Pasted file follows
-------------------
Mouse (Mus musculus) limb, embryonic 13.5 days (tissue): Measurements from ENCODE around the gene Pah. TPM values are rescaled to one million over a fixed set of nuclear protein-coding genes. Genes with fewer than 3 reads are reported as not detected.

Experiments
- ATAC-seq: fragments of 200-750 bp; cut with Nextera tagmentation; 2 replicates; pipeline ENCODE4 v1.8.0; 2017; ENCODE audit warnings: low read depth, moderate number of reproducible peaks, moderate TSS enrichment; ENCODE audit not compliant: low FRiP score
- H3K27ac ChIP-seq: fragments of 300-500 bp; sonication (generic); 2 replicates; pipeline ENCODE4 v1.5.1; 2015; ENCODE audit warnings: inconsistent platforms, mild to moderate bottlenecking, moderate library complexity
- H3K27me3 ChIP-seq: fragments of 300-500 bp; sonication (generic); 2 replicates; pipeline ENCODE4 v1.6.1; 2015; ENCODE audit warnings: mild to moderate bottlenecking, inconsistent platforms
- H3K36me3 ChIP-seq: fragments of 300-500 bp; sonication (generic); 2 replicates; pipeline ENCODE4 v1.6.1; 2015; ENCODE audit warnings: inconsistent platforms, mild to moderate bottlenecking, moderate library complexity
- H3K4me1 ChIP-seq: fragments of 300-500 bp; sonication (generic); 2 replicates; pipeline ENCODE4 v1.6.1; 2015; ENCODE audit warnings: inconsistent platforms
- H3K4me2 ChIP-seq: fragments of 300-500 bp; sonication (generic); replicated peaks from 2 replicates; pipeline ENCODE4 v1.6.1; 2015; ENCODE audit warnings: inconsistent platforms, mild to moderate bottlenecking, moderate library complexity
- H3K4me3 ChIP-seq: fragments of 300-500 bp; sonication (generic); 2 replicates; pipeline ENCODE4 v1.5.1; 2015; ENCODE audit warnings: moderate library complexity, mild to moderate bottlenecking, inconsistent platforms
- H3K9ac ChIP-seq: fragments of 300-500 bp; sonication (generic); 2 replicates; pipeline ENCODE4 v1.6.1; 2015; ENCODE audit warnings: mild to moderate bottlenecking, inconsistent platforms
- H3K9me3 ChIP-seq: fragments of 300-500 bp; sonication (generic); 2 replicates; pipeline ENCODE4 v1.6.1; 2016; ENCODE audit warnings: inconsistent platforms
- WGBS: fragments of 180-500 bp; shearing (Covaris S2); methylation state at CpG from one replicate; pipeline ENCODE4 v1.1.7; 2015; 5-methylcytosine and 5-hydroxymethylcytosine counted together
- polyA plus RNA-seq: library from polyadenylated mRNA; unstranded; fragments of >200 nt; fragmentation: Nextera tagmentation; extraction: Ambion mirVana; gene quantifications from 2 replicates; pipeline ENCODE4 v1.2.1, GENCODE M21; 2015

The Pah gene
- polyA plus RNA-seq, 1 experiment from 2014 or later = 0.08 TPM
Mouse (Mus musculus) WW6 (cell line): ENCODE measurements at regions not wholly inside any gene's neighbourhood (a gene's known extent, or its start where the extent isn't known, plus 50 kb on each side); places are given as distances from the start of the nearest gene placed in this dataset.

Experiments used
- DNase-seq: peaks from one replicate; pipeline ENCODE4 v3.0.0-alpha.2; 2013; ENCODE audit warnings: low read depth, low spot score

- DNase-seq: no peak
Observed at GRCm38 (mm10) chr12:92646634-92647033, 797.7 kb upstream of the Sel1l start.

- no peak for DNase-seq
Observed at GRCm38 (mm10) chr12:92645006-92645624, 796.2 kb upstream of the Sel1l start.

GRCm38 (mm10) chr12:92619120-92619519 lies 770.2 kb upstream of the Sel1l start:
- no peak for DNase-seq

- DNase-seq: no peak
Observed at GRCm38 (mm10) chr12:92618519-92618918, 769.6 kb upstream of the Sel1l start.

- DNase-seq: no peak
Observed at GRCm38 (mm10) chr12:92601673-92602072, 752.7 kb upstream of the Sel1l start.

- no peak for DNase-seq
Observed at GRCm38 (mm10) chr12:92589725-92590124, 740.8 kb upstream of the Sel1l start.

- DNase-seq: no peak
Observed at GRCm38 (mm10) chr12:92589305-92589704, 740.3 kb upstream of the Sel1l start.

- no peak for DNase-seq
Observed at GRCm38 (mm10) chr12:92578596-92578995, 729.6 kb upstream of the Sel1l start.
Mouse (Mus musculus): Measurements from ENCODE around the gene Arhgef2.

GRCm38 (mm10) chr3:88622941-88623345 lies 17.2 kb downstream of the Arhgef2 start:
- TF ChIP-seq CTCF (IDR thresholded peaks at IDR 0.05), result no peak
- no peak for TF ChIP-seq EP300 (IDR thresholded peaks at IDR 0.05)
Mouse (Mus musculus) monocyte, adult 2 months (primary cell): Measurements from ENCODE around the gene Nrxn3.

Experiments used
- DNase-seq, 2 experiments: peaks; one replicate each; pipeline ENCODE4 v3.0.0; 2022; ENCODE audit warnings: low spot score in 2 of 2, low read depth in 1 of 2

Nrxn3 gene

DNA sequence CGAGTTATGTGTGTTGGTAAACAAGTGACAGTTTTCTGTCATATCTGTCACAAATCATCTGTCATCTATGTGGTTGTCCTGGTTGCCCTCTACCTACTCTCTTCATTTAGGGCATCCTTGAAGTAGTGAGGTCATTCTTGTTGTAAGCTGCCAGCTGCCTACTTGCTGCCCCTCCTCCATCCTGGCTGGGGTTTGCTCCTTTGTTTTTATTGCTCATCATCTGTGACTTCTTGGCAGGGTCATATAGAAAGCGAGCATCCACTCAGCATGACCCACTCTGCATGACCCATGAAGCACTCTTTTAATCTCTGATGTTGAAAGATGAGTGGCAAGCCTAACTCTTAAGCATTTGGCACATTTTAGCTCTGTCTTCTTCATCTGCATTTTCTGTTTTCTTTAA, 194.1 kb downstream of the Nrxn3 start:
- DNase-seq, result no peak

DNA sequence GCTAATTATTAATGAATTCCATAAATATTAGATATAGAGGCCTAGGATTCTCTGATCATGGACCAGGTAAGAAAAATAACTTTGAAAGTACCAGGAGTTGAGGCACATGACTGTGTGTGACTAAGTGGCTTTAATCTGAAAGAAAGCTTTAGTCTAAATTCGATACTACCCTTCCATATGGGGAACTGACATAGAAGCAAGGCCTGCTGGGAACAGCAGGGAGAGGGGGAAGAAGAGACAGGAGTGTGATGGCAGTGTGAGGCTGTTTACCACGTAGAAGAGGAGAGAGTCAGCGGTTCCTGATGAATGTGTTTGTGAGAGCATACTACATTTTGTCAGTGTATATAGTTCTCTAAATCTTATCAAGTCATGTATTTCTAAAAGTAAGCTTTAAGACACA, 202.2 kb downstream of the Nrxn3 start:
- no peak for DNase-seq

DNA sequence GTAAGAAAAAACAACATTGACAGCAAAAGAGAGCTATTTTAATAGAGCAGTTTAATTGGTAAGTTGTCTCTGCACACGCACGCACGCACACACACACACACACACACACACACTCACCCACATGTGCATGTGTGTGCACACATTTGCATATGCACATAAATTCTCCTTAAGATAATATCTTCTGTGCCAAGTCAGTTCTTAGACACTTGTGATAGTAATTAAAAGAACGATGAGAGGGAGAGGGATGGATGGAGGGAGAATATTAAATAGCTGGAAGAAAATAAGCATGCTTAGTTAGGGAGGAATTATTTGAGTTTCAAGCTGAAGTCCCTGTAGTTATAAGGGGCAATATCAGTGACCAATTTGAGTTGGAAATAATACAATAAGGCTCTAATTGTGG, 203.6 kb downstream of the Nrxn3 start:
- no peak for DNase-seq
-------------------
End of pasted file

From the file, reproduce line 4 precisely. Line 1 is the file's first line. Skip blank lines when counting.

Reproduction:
- H3K27ac ChIP-seq: fragments of 300-500 bp; sonication (generic); 2 replicates; pipeline ENCODE4 v1.5.1; 2015; ENCODE audit warnings: inconsistent platforms, mild to moderate bottlenecking, moderate library complexity